“This past fall — and I’m sure a bunch of the other athletes in Comm would agree with this — was probably the toughest semester, just because there was a lot of group work, and Comm did not let up on us. They knew we were athletes and they expected the best from us, just like they do all the other students.”
On the diamond, Davis’ versatility has helped her become one of the ACC’s top players. In 2015, when she hit .325 with nine homers, she started all 56 games: 38 at shortstop, 12 at second base and six at pitcher.
In 2016, when she hit .293 and made the all-conference second team, she started 42 games in center field, two at pitcher and one in right field. This season, the 5-7 Davis has been used in left field and as a relief pitcher.
Davis embodies, Hardin said, everything the Cavaliers’ coaches want in their players.
“If you could have an entire team of Allison Davises, it would be so much fun,” Hardin said. “And so for us what’s really exciting is that she gets to be our leader next year. And it’ll be a challenge for her. She’s not super outgoing. She’s great, she’s into the games, she cares about her teammates, but I think stepping into a leadership role where she may have to have some crucial conversations will be good for her. It’s a different style for her.”
That Davis would become a Wahoo was not inevitable. Her father, Randy, and one of her uncles attended Virginia Tech, and the Hokies’ softball staff recruited Davis. But UVA appealed to her more academically, and she established a strong connection with Schmidt.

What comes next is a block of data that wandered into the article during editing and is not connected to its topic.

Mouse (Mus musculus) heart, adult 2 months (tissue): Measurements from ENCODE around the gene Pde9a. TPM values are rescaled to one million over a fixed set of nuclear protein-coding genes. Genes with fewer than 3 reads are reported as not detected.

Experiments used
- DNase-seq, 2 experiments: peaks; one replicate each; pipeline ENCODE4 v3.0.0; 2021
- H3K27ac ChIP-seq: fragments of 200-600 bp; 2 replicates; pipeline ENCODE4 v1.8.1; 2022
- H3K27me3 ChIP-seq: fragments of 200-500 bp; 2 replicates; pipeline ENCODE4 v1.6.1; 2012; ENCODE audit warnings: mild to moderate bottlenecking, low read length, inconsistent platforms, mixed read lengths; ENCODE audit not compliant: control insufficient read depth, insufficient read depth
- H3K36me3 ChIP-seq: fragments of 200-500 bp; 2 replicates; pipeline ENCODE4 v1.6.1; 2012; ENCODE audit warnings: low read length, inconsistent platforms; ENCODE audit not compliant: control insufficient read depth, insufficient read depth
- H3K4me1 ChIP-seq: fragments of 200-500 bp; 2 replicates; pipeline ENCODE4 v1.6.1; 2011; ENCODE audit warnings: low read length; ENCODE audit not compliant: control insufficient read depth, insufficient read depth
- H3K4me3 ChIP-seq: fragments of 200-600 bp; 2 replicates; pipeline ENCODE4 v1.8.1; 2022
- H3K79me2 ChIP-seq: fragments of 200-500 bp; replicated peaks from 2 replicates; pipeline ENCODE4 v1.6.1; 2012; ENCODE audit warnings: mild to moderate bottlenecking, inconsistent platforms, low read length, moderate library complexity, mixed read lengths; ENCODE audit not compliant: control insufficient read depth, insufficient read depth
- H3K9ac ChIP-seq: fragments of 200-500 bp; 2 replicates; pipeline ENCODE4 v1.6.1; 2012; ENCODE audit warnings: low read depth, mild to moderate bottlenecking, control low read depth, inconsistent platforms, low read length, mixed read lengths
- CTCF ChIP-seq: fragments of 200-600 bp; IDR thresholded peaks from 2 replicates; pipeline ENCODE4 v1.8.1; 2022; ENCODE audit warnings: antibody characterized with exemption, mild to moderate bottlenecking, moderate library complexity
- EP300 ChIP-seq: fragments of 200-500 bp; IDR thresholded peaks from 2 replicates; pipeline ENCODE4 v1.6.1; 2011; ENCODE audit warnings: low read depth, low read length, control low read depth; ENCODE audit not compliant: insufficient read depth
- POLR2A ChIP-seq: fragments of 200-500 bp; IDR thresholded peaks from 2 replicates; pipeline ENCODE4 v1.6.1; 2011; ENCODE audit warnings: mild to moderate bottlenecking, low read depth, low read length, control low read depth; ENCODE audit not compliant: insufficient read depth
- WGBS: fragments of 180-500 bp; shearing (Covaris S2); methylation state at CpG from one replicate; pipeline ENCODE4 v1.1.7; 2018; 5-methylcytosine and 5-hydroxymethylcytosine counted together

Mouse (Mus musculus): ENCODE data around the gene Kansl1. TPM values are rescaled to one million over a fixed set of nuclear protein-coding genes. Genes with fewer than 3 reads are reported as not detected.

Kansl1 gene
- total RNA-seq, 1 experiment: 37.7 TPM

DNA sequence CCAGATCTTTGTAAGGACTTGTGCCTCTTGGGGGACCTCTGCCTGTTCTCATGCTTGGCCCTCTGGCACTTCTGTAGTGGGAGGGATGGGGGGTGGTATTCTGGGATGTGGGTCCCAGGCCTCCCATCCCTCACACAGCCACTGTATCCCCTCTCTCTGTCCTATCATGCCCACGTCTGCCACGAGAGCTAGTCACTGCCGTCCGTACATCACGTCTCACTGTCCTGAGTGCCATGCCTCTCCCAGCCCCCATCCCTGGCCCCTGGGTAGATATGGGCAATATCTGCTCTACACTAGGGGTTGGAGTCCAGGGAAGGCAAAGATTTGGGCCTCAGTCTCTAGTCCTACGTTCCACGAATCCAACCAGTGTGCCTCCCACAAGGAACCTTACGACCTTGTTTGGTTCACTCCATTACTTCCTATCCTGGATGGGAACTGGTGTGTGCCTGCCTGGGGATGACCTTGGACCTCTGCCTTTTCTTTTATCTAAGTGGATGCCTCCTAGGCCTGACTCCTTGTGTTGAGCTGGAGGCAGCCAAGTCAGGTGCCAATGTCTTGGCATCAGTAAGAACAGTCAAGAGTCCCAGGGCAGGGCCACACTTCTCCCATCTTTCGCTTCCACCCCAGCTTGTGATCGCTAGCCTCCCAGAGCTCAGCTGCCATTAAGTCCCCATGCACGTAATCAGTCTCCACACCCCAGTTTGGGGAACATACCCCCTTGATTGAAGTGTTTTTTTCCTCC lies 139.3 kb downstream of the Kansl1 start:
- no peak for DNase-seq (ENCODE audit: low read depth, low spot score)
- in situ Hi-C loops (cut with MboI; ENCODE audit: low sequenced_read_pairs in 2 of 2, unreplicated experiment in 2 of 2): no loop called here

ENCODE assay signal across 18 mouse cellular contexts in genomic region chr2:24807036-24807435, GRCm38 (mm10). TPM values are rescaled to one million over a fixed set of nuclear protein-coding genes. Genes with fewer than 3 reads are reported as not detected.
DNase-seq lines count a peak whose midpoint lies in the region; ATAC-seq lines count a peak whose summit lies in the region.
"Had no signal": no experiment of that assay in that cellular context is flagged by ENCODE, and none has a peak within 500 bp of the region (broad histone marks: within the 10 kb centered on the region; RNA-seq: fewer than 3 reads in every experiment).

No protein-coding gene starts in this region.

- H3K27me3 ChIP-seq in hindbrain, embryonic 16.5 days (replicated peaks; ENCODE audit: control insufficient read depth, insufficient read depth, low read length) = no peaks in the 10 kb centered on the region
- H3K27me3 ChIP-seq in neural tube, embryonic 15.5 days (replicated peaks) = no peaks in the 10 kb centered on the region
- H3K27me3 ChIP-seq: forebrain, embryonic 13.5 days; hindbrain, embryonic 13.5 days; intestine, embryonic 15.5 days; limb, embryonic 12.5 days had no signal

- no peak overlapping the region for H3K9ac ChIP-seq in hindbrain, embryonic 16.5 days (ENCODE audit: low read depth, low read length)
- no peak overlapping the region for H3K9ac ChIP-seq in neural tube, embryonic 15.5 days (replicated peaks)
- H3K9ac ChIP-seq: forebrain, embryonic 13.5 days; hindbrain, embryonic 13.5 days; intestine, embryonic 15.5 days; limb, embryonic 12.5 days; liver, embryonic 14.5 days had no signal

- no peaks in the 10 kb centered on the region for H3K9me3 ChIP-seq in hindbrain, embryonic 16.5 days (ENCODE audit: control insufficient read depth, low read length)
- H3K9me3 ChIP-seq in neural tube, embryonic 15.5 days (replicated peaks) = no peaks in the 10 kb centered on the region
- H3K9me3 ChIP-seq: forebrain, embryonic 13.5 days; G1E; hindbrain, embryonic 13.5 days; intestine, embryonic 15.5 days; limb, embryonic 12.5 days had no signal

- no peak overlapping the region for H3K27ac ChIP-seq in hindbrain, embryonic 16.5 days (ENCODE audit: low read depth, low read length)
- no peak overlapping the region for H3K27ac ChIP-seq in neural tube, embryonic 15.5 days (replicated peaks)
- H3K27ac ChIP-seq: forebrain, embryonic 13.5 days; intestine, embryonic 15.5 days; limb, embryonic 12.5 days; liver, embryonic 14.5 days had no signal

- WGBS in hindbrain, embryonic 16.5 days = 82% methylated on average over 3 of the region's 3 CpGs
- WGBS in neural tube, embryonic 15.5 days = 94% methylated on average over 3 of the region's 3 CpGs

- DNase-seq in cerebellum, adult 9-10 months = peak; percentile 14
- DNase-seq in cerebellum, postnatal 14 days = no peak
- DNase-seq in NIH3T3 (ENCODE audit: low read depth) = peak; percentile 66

Her father’s two brothers ultimately ended up at UVA: one as an engineering professor and the other as a graduate student. Her dad?
“He’ll joke, `Yeah, I’ll come here and cheer for you, but I always have the Hokies in my heart,’ ” Davis said, smiling. “It’s a tough rivalry, but overall I thought UVA was a better fit for me.”
Between her athletic and academic obligations, Davis has little free time. But she enjoys volunteering with her teammates at Meriwether Lewis Elementary School, and she has participated in the Women’s Business Forum at McIntire. She’s also been involved with A.C.E. (Athletes Committed to Communication and Education), a UVA program that helps area schools, and she hopes to devote more time to that service project in 2017-18.
Many undergraduates are unsure about the career path they’d like to follow after leaving UVA. Not Davis. She wants to work for the professional women’s softball league, National Pro Fastpitch.
“I want to stay in the sport, and I want to help build that up and make it successful with the business background that I’m coming out with,” Davis said. “Eventually I want to be sort of up in the top there helping run the business side of things.”
Don’t bet against her.
“She has her head on straight, that kid,” Hardin said. “She could absolutely run the league.
“She’s focused. She’s driven. She’s also the epitome of someone who’s worked her way to be where she is. Her achievements are really a result of her just busting her tail and working really hard.”